Before Facebook goes public next year, it wants to know a little bit more about what you do when you're out in public.
The social networking giant is acquiring geo-social app startup Gowalla. Well, technically it's really just acquiring the two founders behind the Austin-based tech firm. Gowalla itself will be euthanized next month.
Gowalla and rival Foursquare launched just two years ago. Their premise was simple: using a smartphone's GPS features to allow people to "check in" when they're out at a restaurant, bar, or any venue.
Most consumers were aghast at the idea of intentionally pinpointing their exact whereabouts, and broadcasting them to other app users as well as creating status updates on Facebook and Twitter. Why would anyone tell a potential burglar that they're not home? What's the point in enabling potential stalkers?
However, Foursquare -- and to a lesser extent Gowalla -- succeeded by making it worth the risk and effort. It may have initially been just name-dropping hipsters using the apps, but there's real value in alerting nearby friends that you may actually be around. Then there were perks. Retailers began to offer discounts to frequent visitors. Why not? They were promoting the businesses by bragging to their friends that they were there.
Foursquare made folks virtual mayors of establishments. Gowalla's themed passports, stamps, and pins helped active users create a next-generation scrapbook of their experiences.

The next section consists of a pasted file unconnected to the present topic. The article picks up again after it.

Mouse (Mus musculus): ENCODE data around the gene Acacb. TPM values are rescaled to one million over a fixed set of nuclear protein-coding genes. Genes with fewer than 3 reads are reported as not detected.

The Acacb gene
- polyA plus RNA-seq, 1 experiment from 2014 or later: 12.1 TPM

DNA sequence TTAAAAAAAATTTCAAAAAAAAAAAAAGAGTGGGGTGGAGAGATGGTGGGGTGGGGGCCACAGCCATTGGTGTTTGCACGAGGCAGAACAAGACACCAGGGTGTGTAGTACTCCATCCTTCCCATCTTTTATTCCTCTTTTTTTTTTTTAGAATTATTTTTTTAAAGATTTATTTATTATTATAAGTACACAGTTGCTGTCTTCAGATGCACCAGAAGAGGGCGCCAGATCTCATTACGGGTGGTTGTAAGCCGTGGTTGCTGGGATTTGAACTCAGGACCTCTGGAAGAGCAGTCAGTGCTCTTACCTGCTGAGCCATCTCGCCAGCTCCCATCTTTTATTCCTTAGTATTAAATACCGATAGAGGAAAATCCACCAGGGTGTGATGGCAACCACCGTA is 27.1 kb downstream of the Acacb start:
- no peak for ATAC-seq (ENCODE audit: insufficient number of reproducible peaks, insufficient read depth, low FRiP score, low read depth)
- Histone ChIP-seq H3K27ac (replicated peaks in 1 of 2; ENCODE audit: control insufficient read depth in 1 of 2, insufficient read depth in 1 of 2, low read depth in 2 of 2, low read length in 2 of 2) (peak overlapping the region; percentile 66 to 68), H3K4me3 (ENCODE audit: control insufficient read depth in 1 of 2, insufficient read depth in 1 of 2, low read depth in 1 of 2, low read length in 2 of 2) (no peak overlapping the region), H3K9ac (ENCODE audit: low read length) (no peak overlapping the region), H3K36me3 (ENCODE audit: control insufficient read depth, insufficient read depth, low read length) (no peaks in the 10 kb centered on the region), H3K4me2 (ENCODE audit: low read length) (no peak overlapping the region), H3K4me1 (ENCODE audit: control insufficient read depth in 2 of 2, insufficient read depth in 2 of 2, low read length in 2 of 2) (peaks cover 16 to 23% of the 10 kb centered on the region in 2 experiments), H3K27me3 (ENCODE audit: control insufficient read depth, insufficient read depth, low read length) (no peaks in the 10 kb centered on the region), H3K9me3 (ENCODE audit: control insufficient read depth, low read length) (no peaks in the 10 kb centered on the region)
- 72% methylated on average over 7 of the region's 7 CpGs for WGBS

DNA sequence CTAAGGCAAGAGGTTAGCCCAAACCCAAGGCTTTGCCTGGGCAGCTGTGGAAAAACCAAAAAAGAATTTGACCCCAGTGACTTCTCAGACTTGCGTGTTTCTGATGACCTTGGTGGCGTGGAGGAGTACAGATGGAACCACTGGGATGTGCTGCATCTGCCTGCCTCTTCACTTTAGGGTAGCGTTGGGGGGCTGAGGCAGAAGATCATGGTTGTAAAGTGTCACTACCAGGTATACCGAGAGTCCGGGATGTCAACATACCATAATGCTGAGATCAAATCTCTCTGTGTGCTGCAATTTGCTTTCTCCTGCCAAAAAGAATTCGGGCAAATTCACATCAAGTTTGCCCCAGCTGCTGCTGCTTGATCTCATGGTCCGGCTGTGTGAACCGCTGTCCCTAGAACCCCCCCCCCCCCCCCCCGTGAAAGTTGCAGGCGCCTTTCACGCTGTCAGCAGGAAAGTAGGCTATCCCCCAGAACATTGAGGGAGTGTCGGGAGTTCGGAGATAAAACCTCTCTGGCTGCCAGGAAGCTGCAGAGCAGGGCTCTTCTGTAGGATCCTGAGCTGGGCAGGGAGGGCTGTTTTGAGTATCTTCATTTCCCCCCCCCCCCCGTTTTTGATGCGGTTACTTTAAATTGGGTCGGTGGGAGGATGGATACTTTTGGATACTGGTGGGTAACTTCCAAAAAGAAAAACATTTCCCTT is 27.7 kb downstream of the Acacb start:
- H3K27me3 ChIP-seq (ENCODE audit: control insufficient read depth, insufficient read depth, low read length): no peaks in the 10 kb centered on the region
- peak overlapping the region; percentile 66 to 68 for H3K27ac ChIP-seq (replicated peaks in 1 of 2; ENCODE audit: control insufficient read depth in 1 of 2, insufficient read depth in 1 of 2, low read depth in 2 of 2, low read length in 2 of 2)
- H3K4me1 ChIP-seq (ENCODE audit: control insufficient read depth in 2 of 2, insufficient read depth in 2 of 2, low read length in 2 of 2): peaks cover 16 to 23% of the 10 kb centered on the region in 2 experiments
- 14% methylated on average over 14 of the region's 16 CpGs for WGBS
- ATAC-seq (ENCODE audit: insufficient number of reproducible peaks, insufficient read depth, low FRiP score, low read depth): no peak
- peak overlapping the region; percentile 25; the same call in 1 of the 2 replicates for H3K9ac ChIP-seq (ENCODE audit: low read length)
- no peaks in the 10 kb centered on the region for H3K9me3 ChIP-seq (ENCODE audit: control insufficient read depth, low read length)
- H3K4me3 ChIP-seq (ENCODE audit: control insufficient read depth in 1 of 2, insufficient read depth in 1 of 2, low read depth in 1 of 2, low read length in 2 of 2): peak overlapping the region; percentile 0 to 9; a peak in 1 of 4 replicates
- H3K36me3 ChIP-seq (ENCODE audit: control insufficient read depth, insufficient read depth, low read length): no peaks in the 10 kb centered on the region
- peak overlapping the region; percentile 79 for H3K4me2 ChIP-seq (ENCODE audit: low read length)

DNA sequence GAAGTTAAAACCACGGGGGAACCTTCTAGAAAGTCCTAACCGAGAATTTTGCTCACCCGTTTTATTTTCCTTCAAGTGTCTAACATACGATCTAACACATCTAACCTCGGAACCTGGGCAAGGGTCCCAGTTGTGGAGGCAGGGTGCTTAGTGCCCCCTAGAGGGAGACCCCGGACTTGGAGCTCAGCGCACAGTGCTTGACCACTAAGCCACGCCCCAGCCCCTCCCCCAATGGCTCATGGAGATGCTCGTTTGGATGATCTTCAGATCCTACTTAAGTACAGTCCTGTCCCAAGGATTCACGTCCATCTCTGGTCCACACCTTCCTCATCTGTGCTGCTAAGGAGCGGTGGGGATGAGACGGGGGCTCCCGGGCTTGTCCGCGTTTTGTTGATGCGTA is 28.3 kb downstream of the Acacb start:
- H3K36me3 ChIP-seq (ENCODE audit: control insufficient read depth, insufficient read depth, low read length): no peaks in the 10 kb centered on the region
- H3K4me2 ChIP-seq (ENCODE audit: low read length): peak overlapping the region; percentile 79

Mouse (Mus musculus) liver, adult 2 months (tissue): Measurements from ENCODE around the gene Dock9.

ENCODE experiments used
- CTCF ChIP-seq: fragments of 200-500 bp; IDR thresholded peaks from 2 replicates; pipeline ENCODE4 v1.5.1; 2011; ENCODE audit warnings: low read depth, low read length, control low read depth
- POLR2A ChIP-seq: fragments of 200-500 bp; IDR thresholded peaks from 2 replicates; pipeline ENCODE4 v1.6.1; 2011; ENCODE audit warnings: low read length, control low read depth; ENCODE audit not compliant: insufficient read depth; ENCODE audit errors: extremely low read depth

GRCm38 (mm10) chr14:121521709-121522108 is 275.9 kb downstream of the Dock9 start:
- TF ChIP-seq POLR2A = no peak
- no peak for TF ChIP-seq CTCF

If You Can't Beat 'em, Buy 'em
No good model goes unduplicated. Facebook's Mark Zuckerberg had to decide if he wanted to acquire one of the two sites or simply roll out his own platform. He may have flirted with buying one of the upstarts and integrating it into Facebook, but ultimately chose the organic growth path.
This isn't the first time that a tech giant bought a potential disruptor only to shut it down.
It's a pretty standard practice with music websites. This is just what Apple (AAPL) did with Lala, Amazon.com (AMZN) did to Amie Street, and Universal Music did to the original MP3.com. Why should social check-in apps be any different?
Facebook is Going Places
Facebook Places launched last year. Leaning on advertising partner and minority investor Microsoft (MSFT) to provide the mapping landscape to get folks checked in, Zuckerberg immediately became a force in the check-in biz. Why go through Foursquare or Gowalla to post on Facebook when the Places icon is featured prominently on the popular Facebook smartphone app?
Like most things that Facebook does, Places is pretty plain-vanilla. It's largely a rudimentary check-in feature that can let you check into places, and automatically checks you out when your smartphone wanders elsewhere.
Facebook is ramping up the ability for merchants to offer deals through Places, but it's far behind what Groupon (GRPN) and Foursquare are doing on that front. Acquiring the masterminds behind Gowalla should give Places stickier social features and ideally a more robust design.
It's just a shame that Gowalla has to die to make it happen.
Gowalla's founders are now heading to California, where they will undoubtedly check in once they arrive at Facebook. Whether they can bring some of Gowalla's whimsical features to the otherwise bland Facebook Places remains to be seen.
Longtime Motley Fool contributor Rick Munarriz does not own shares in any stocks in this article. The Motley Fool owns shares of Apple and Microsoft. Motley Fool newsletter services have recommended buying shares of Amazon.com, Microsoft, and Apple. Motley Fool newsletter services have recommended creating a bull call spread position in Microsoft and a bull call spread position in Apple.